Supreme Court, Special Term, New York County.May 23, 1952
201 Misc. 636 (N.Y. Sup. Ct. 1952)


In the Matter of Sarah Robinson, Petitioner, v. Joseph D. McGoldrick, as Temporary State Housing Rent Administrator, Respondent. In the Matter of Melanie Markens, Petitioner, v. Joseph D. McGoldrick, as Temporary State Housing Rent Administrator, Respondent.

Roth & Roth for Melanie Markins, petitioner. Robert H. Schaffer for respondent. STEUER, J. This application seeks a review of a ruling by the Rent Administrator of the Temporary State Housing Rent Commission, which denied a protest by the petitioner and others. The proceeding before the commissioner was one where separate protests by each of the tenants of the controlled units of the Hotel Monterey were consolidated. The original protests contained many grounds of objection. As to one, the respondent has remanded the protests to the local administrator for further findings. With one exception, other objections are not pressed. As to the objection pressed, all parties regard the ruling of respondent as final in the matter and that this application will dispose of the validity of the protest on the sole ground of objection herein discussed. The owner of the premises made application to the respondent for rent increases in the controlled units of the premises pursuant to subdivision 7 of section 33 of the State Rent and Eviction Regulations. This regulation provides that a landlord may apply for increase in the maximum rent otherwise allowable where:
"a. The landlord operates a hotel * * * and has incurred unavoidable increases in property taxes and other costs * * * which have occurred since the Federal date determining the maximum rent * * *.
"b. If, as determined by the Administrator, the landlord has not been fully compensated by increases in the rental income for the controlled housing accommodations sufficient to offset such increases in operating costs as are charged to such controlled housing accommodations the Administrator shall grant an adjustment in the maximum rents in the manner and subject to the provisions of subdivision c of this paragraph.
"c. That portion of the increased operating costs applicable to the controlled housing accommodations shall be apportioned equitably among all the controlled housing accommodations in the property. In making such apportionment and in fixing the increases in maximum rent the Administrator shall give due consideration to all previous adjustments or increases * * * provided, however, that no adjustment * * * shall exceed 15 percent".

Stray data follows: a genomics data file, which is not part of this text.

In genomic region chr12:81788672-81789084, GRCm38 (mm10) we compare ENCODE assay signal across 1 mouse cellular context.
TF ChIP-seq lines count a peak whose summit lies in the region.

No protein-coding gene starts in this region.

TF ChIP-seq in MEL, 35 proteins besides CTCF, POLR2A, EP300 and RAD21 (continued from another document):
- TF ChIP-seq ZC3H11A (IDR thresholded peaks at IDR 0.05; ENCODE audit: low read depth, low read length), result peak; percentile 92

Pursuant to these regulations, the administrator found the increased operating costs since 1943 to be $109,969.82. By a formula which is not objected to, he found that the controlled units constituted 53.97% of the entire structure. He applied this percentage and arrived at the figure of $59,350.71 as the amount of increased expense applicable to the controlled units. He then determined the increase in rentals from the controlled space as compared with 1943. This amounted to $34,571.16. Subtracting this figure from the proportion of expense increase attributable to the controlled area, he arrived at a difference of $24,779.55. As this last figure exceeded 15% of the rental income being derived from controlled units he allowed an increase of 15%. The petitioning tenants' objection is that this method of determination does not accord with the regulation. The argument is that the regulation can only implement the statute and must be given an interpretation which conforms to the statute. If it cannot be so construed, the regulation must fail and the test would be whether the increase is sanctioned by the statute. This contention is correct. The State Residential Rent Law (L. 1946, ch. 274, as amd. by L. 1951, ch. 443, § 2) gives the force of law to the regulations but only to the extent that they are consistent with the act itself. The statute itself provides (§ 4, subd. 4, par. [a], cl. [3]) when a hotel operator may apply for an increase in rents and the regulation follows this language in paragraph (a) of subdivision 7 above quoted. Paragraph (b) of subdivision 4 of the section limits the increase to be granted to 15%. Paragraph (c) reads "Any increase in maximum rent shall be apportioned equitably among all the controlled housing accommodations in the property. In making such apportionment and in fixing increases in maximum rents the commission shall give due consideration (1) to all previous adjustments or increases in maximum rents * * *; and (2) to all other income derived from the property, including income from space and accommodations not controlled * * * so that there is allocated to the controlled housing accommodations therein only that portion of the amount of increase necessary pursuant to (1), (2) or (3) of paragraph (a) of subdivision four hereof as is properly attributable to such controlled accommodations." The tenants claim that the calculation should include as a factor any increase in income from the decontrolled portions of the premises with the result that if the entire increase in income exceeds the increase in expenditure there can be no increase in the maximum rent. Even if the increase in total income does not equal the increase in expenditure, it is claimed, that only the amount by which it exceeds it should be the basis of calculation. The respondents' answer to this claim is simple. It is that the statute applies to controlled premises only so that every reference in it is to controlled premises. This might be true if there was doubt as to what portion of the premises was intended, but where the statute says "including income from space not controlled" there is no doubt, and an argument to the contrary is captious. It is contended, not by, but on behalf of defendant, that the statute was complied with even to the extent of including income from decontrolled space. This conclusion is reached because in arriving at the increased costs the respondent deducted from the expense figures all income other than rental income. While this is a partial compliance, it does not go to the extent of the statutory mandate. On behalf of the landlord it is urged that the statutory direction to give consideration to the income from decontrolled space is not a direction to include that income in his calculation but merely to reflect upon it. It would follow that after reflecting upon it he would give it effect or not as he saw fit. It is further urged that this being the interpretation given by the administrator, the courts must accept that interpretation. In a very limited sense it is true that where an administrative body is designated to administer a statute, the interpretation of the broad terms must be accepted if the conclusions have a rational basis (Matter of Mounting & Finishing Co. v. McGoldrick, 294 N.Y. 104). That is not the situation here. No broad term of the statute is involved. Nor has the interpretation rational basis. It is absurd to believe that the Legislature would direct the administrator to think about a subject and then do what he chose. Nor is it conceivable that the Legislature would give the administrator the right to give effect to the income in question in one instance and not in another, which is the inevitable consequence of the interpretation contended for. Lastly it is argued that the net effect of the petitioner's position will be that if the increase in income from decontrolled space is considered (that is deducted from the excess of current expenses over those of the freeze date) it will mean that the occupants of the uncontrolled space are contributing more than their share toward the rental income and consequently the tenants of the controlled space are paying less. This is stated to be so obviously unfair that it could not have been the legislative intent. What is fair depends, of course, on the angle from which the problem is regarded. The sections of the State Residential Rent Law under consideration are manifestly designed to relieve against an injustice, discovered to result from the general freezing of rents. Costs, not being frozen, mounted and hardship to the property owner frequently resulted. The legislative object became to relieve against this hardship without destroying the original purpose in freezing rents. With this end in view, in the particular classes of accommodations provided for in the section, it was enacted that compensation for the increased costs could be had by increasing rents but only to the extent that the increased costs represented a hardship. If the increased costs were met by an increase in income from any source whatsoever, there was no actual hardship and it was unnecessary to lessen the protection originally given the occupants of controlled space. Looked at from this angle the claimed inequity becomes invisible. This explanation is excusable only to show that it is not impossible to accept the words of the statute as an expression of their meaning. Actually neither the administrator nor the court is concerned with whether a statute produces an equitable result. The duty of the one is to determine what the statute means, the other to carry it out. The motion is granted to the extent of remanding the determination of respondent for a further calculation in accord with this opinion.